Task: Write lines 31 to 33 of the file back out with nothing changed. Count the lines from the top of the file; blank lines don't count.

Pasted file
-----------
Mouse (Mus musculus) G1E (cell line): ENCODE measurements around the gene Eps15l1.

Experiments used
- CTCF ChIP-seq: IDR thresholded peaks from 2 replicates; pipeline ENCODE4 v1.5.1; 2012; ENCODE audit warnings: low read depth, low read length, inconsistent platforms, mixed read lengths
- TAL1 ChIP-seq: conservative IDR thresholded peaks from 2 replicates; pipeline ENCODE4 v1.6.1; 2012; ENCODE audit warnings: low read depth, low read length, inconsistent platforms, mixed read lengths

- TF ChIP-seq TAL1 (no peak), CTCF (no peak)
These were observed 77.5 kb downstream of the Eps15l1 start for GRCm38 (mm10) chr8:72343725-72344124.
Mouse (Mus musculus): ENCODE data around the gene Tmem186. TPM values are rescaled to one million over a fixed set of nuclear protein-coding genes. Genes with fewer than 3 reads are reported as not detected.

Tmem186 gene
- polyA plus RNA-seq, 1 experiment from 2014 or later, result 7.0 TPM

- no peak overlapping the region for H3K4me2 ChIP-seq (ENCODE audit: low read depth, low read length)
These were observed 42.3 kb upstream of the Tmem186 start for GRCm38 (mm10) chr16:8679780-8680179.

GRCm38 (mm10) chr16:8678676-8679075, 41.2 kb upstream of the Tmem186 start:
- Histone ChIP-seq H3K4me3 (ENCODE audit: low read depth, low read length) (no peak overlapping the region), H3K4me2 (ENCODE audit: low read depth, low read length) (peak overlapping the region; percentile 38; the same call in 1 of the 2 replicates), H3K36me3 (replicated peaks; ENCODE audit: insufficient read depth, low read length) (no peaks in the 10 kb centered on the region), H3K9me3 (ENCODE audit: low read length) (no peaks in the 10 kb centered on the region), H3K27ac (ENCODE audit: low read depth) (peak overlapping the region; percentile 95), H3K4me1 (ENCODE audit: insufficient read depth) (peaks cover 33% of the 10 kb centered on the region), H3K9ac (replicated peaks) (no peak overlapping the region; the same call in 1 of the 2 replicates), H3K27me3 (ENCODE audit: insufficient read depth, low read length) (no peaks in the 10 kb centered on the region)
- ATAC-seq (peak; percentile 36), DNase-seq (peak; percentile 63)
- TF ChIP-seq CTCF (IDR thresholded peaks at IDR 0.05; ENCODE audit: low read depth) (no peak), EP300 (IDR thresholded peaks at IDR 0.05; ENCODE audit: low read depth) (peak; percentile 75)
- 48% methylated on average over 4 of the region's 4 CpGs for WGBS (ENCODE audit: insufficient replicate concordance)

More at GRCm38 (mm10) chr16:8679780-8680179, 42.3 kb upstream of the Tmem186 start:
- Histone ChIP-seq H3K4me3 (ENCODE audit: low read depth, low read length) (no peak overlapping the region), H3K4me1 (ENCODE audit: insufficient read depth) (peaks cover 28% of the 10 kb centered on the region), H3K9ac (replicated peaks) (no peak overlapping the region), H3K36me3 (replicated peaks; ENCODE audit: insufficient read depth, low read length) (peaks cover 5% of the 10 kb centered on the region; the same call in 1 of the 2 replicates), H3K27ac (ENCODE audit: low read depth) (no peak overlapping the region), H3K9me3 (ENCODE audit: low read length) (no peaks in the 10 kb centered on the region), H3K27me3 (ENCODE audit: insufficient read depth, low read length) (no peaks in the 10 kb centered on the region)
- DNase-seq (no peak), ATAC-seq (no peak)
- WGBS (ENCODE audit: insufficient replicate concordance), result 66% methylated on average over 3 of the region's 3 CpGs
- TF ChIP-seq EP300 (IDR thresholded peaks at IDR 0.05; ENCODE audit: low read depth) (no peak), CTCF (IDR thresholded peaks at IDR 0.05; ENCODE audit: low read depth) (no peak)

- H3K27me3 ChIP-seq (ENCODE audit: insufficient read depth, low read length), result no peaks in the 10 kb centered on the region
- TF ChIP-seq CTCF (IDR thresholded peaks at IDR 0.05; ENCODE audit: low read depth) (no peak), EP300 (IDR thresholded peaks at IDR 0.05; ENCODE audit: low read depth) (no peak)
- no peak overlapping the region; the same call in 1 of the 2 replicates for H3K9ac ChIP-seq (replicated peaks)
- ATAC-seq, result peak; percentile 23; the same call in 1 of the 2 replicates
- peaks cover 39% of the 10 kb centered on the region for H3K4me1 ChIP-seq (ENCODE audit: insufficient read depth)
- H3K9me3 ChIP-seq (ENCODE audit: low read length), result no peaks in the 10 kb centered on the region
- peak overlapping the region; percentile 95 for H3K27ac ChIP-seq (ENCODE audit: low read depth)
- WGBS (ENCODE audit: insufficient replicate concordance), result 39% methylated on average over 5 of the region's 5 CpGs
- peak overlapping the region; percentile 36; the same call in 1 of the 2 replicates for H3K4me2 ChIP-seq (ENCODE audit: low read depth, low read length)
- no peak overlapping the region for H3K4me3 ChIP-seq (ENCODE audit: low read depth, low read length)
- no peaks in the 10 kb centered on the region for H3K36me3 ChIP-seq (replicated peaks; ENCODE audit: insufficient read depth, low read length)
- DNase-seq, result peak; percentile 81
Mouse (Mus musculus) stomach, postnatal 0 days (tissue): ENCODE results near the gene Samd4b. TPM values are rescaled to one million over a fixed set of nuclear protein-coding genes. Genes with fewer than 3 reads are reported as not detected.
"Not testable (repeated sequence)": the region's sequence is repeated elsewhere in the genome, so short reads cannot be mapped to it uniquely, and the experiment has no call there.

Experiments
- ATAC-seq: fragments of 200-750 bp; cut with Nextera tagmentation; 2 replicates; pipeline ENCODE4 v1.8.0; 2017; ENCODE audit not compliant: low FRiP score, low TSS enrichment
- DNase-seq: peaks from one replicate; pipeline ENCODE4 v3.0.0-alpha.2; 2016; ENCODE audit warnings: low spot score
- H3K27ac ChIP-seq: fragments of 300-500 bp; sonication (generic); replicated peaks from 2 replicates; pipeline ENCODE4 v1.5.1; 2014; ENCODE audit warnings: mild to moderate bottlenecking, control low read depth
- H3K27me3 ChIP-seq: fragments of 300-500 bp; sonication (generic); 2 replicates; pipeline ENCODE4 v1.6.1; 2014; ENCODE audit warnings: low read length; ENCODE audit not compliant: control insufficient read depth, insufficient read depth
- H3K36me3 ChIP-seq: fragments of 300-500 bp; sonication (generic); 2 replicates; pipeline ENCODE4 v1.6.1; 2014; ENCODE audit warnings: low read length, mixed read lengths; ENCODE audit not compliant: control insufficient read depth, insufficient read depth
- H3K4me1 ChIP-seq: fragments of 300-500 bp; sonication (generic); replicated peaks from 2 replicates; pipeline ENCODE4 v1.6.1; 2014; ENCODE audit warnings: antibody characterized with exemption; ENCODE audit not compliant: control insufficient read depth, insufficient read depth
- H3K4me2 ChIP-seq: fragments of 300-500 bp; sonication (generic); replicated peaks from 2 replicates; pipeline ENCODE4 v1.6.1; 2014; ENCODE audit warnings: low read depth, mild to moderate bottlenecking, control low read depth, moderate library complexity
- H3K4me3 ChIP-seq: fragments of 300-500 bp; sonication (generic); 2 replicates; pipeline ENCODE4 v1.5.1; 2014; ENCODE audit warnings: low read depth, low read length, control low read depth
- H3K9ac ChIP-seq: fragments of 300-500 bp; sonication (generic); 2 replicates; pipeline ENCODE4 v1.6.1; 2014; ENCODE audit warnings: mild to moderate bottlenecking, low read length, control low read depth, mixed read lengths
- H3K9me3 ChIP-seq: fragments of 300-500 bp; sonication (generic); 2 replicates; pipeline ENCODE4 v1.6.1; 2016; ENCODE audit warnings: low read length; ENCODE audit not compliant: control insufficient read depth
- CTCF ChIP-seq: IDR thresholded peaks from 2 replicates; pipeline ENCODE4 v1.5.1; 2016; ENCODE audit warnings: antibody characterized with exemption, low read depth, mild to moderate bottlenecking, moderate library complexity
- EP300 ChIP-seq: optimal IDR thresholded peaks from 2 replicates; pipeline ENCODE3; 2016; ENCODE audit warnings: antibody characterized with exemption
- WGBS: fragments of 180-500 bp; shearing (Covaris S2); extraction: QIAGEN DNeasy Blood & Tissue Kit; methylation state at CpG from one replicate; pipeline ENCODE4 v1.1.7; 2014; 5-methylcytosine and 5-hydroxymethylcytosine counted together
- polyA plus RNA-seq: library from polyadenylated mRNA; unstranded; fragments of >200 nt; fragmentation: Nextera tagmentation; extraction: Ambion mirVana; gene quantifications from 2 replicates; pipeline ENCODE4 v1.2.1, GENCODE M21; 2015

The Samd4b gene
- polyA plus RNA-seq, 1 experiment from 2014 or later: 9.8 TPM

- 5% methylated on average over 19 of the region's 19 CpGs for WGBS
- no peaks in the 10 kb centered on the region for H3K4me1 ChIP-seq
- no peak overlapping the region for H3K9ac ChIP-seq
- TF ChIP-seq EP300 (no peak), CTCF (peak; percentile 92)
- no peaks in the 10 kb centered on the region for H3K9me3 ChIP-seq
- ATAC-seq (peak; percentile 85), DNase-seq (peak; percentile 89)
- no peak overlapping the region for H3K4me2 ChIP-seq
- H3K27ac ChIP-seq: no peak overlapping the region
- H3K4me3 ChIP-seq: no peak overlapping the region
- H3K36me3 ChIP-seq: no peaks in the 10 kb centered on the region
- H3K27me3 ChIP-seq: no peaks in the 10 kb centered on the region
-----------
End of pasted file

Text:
- no peak overlapping the region for H3K4me3 ChIP-seq (ENCODE audit: low read depth, low read length)
- no peaks in the 10 kb centered on the region for H3K36me3 ChIP-seq (replicated peaks; ENCODE audit: insufficient read depth, low read length)
- DNase-seq, result peak; percentile 81